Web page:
To the editor: All the articles in the Los Angeles Times this week — on Senate hearings, the Supreme Court, the #MeToo movement and more — pale in importance next to the editorial, “As global warming continues, Trump wants to burn fossil fuels with an arsonist’s glee.”
A massive global effort is needed to change how we create energy. Instead, the Trump administration chooses to lead us toward oblivion with its energy policies.
The days of “turn off the water when you brush your teeth,” “recycle” and “bring your own coffee cup” are no longer sufficient. Everything from banning plastic straws to taking the (electric) bus, to supporting green candidates, to lobbying for a carbon tax, to joining international climate groups is needed to avert this looming disaster.
Preventing a climate crisis must be top priority for everyone, including ordinary folks, journalists and civic leaders. Let us not be distracted.
Margaret Baker Davis, La Verne
To the editor: The Times Editorial Board correctly identifies the need for clean energy but does not mention the other ways to reverse climate change (reduce global population, reduce consumption and restore ecosystems, to name a few).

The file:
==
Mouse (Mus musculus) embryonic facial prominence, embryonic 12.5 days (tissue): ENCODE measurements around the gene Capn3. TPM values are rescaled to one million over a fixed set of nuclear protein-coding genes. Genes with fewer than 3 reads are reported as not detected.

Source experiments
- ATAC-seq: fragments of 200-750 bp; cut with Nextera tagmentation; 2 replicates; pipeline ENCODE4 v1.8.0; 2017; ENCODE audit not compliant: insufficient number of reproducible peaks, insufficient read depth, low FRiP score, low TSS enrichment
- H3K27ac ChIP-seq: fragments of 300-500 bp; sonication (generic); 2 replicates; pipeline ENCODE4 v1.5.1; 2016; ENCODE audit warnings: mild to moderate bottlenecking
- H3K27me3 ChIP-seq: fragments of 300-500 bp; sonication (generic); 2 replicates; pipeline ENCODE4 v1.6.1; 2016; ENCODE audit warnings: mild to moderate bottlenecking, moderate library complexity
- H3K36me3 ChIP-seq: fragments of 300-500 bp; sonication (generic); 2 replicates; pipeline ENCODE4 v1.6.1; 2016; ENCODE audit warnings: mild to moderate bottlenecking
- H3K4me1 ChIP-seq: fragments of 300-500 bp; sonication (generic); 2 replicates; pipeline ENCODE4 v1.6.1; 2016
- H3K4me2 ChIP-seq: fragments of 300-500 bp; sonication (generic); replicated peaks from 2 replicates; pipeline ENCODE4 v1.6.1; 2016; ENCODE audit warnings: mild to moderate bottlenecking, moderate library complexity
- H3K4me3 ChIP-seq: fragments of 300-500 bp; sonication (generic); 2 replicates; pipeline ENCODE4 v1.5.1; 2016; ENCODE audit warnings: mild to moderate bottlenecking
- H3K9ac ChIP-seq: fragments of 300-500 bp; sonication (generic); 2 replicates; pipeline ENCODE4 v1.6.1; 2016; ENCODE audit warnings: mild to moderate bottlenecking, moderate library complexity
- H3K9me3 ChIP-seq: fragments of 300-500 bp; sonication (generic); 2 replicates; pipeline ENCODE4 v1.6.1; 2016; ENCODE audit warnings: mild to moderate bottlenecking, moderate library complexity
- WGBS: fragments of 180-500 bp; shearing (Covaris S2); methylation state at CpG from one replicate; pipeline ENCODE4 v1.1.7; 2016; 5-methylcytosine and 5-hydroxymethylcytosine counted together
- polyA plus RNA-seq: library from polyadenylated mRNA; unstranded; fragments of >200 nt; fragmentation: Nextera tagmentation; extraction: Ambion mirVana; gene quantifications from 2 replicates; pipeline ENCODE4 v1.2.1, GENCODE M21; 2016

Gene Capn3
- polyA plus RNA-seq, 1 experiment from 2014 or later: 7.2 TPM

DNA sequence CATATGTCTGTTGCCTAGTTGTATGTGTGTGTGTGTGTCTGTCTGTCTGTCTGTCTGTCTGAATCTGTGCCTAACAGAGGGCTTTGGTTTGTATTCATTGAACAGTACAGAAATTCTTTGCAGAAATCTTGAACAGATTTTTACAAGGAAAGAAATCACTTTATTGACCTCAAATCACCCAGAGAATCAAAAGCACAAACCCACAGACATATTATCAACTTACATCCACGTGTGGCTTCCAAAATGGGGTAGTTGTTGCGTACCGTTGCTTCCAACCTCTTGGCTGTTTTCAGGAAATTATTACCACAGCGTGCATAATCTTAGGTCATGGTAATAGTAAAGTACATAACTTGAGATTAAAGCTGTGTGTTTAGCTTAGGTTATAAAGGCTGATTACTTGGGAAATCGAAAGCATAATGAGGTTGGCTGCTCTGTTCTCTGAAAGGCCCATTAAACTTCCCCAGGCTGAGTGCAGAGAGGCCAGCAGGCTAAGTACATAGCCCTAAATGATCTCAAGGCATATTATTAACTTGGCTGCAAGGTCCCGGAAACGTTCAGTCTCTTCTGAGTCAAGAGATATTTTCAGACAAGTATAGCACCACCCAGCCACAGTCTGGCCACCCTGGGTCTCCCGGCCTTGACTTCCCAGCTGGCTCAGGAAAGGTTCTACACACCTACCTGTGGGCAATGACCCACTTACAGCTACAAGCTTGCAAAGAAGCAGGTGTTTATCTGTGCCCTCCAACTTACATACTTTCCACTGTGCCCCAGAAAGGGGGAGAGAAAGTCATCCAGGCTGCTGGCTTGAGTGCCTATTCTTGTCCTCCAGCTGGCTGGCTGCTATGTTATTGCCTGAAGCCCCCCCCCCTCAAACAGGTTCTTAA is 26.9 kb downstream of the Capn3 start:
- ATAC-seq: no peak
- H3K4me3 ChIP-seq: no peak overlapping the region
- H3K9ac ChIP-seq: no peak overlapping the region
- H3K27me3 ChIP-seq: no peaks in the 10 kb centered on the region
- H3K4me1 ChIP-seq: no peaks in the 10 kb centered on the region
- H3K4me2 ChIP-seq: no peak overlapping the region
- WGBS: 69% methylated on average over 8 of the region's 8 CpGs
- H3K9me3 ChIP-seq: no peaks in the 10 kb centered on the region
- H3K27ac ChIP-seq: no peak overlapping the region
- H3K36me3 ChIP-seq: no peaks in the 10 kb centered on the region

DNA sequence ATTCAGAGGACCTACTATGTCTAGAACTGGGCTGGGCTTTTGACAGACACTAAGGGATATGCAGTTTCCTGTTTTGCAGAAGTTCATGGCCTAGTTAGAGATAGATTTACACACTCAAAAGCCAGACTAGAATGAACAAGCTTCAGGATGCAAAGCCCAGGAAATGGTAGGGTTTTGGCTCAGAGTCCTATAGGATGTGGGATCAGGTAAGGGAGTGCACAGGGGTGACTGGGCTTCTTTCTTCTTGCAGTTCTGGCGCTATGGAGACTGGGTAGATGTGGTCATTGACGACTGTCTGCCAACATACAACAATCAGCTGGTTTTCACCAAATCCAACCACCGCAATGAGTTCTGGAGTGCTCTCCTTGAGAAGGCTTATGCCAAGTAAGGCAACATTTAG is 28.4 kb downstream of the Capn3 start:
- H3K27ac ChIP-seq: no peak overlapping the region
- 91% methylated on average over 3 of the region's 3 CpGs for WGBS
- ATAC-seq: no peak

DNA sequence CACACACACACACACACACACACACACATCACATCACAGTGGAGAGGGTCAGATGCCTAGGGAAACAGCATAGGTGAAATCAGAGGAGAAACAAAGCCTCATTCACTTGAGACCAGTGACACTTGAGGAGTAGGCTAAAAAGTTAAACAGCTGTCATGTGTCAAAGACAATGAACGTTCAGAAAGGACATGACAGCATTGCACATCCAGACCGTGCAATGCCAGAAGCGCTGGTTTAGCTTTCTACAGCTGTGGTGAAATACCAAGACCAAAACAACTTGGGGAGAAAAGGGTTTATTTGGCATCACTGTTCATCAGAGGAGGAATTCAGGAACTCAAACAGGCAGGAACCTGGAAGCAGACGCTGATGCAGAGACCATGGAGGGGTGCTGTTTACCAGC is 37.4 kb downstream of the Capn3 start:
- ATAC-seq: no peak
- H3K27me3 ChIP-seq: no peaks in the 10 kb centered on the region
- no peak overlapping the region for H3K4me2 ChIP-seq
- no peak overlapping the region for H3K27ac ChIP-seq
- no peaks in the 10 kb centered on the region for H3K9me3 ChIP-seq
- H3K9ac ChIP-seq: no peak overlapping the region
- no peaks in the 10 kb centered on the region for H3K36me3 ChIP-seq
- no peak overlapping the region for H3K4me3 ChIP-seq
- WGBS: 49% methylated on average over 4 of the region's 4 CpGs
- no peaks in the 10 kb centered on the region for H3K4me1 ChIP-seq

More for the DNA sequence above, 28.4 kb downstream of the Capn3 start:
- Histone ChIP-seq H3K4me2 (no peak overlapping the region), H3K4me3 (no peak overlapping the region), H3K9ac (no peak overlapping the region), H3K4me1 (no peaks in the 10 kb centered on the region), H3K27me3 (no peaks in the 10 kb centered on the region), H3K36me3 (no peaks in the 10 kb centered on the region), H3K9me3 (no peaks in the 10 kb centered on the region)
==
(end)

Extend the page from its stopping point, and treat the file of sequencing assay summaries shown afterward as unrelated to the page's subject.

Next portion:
Nonetheless, to keep people from feeling hopeless, here are some positive visions of a sustainable future:
- Arid regions cultivate solar energy farms, and internationally leased oceanic wind farms generate hydrogen for collection and use in fuel cells.
- International exchange markets for carbon and biodiversity established through treaties generate beneficial economic activity, while global population declines (due to increasing levels of education worldwide).
- In our cities, residential areas are denser, car ownership is rare and urban forestry is pursued; as a result, consumption is reduced and quality of life is improved.
What would it take to make this happen? Only our say-so.
Ed Salisbury, Santa Monica
To the editor: Your editorial was spot on. The Trump administration’s ignorance on climate change is astounding.
The U.S. Environmental Protection Agency has admitted that its rollback of coal emission regulations may cause up to 1,400 premature deaths annually. Guess that’s the price to keep votes.
Eileen Elvins, Dana Point